On Dec. 29, Ethiopia, Egypt and Sudan signed the "Khartoum document," an agreement on the terms of moving forward with the problematic venture.
The agreement mandates technical assessments on the throughput of the dam and studies on the environmental impact on Sudan and Egypt. These new studies, to be conducted over the next year, will be managed by two separate French consulting firms, which were agreed upon jointly by the three countries involved.
It is notable that Ethiopia has agreed not to divert any water from the Nile River into the reservoir until the studies are complete and there is a consensus on managing dam operations. Currently the Nile River is diverted around the construction site, but it is the removal of volume from this stream into the reservoir — which could take up to six years — that could greatly reduce water supplies into Egypt. Eventually, the static water in the reservoir will also lead to a reduction in volume because of evaporation, which could deteriorate water quality. Holding back on filling the reservoir is something that Egypt has requested for quite some time, but until now, Ethiopia had been hesitant to commit. That Addis Ababa has finally agreed to proceed with negotiations, risking slowing construction, is a clear sign of its desire to reach a regional consensus. This is further proved by allowing Egypt a voice in logistical discussions and the consideration given to adding more gates to the dam to ensure sufficient throughput.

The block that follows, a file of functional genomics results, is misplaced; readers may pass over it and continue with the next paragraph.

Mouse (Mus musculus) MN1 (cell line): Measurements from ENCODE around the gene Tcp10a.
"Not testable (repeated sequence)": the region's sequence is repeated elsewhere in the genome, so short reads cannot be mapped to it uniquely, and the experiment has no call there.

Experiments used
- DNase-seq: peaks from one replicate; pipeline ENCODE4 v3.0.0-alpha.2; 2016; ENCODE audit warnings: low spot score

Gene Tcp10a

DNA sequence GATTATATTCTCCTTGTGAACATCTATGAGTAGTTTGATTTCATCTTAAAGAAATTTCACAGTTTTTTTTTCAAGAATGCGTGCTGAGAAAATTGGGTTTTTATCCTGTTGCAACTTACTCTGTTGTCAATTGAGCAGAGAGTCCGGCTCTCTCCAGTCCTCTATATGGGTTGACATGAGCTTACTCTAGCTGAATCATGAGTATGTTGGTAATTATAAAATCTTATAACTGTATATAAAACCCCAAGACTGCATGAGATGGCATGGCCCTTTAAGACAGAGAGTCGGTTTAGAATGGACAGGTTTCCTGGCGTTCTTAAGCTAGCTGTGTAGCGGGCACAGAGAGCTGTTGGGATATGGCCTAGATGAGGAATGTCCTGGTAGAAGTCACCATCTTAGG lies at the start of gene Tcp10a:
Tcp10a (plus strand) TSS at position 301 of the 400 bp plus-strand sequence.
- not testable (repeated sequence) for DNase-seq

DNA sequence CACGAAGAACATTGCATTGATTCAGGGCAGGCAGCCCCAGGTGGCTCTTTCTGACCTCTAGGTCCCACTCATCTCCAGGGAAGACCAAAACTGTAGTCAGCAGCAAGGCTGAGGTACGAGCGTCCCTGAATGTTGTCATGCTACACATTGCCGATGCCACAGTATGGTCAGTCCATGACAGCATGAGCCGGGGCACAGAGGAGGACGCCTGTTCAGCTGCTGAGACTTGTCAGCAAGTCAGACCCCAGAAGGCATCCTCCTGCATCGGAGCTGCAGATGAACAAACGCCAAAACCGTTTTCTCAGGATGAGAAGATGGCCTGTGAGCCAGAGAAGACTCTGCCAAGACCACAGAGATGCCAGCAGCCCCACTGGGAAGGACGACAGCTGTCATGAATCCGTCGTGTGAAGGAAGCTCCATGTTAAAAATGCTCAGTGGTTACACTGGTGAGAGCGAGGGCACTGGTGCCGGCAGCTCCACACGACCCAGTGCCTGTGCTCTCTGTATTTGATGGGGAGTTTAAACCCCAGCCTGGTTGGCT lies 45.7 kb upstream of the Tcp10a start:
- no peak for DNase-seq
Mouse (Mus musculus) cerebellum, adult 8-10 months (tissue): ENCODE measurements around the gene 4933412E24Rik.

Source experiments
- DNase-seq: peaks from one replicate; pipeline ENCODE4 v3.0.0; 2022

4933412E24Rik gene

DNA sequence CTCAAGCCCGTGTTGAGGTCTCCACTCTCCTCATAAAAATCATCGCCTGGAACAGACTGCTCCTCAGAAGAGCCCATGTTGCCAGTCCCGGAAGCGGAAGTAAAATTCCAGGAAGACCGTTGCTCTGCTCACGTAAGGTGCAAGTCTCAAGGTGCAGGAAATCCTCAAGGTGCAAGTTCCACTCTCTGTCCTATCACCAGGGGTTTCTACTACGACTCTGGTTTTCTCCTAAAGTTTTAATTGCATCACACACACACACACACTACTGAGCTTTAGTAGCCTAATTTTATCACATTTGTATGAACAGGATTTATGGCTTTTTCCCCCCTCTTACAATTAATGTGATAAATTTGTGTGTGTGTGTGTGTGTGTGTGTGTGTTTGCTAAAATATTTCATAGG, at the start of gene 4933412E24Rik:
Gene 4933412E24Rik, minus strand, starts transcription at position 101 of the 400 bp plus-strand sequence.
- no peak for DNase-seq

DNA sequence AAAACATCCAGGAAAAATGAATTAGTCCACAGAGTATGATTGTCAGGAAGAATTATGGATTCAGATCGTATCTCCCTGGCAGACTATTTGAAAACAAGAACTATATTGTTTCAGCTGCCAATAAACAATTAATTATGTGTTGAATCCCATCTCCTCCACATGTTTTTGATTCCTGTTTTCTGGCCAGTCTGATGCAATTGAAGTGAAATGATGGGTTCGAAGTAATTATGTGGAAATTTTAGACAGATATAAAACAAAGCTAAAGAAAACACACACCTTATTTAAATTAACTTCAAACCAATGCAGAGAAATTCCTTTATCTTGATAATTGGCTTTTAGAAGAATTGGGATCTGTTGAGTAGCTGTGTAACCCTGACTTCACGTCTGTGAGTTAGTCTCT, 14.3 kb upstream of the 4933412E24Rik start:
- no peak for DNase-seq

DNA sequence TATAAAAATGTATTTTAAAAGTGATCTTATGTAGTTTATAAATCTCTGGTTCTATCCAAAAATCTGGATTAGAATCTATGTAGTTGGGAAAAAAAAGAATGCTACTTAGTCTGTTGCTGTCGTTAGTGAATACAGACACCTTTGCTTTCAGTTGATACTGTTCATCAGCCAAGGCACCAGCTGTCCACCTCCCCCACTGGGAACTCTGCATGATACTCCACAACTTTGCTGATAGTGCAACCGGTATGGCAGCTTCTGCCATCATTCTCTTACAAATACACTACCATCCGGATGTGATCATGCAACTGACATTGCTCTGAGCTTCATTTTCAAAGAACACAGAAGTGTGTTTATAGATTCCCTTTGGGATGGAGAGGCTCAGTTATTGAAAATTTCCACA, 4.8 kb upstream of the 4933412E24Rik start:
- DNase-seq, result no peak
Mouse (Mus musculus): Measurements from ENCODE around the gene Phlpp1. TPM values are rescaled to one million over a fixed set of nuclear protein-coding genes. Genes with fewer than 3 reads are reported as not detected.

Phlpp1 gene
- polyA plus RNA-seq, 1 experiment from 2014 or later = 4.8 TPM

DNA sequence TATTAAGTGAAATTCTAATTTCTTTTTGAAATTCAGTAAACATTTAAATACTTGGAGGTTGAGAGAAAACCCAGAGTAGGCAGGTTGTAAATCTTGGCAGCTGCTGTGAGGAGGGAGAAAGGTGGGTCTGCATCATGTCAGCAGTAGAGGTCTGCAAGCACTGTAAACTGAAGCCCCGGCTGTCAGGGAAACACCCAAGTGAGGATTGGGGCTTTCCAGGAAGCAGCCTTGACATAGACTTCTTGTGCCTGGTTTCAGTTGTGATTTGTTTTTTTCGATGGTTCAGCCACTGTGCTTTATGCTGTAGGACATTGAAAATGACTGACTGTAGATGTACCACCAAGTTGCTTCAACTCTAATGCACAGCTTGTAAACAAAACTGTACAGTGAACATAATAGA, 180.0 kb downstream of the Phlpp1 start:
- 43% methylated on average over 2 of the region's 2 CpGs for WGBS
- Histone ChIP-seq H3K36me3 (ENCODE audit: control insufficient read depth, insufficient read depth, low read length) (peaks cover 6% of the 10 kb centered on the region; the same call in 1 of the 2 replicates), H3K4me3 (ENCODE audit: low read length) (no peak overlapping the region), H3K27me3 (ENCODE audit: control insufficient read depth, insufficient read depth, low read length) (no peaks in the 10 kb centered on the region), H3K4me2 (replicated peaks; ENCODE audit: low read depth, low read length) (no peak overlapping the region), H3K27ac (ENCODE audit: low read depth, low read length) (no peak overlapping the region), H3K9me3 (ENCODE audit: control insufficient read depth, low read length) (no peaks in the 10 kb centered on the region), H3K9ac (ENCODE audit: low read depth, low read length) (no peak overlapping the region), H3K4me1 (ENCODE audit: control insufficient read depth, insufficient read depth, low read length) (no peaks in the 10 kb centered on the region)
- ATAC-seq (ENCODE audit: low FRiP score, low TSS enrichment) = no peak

Egypt has a critical interest in securing its historical water rights and is insistent that Ethiopia sign a legally binding deal with enforcement guarantees, which Ethiopia has been unwilling to do. Egypt also wants to be part of the dam administration, but Ethiopia has so far only allowed it an investment role.
The dam is reported to be about 50 percent complete right now, and water is being diverted around the construction site. Still, even though construction is far along, Ethiopia has been unable to secure foreign investment for the project, and less than 30 percent of the total $4.8 billion price tag to complete the dam has been secured. Unless Ethiopia manages to secure the required funding, completion of the dam could easily be delayed by several years. This is precisely why negotiations are so important: The better negotiations go, the better Ethiopia's chances for obtaining funding.
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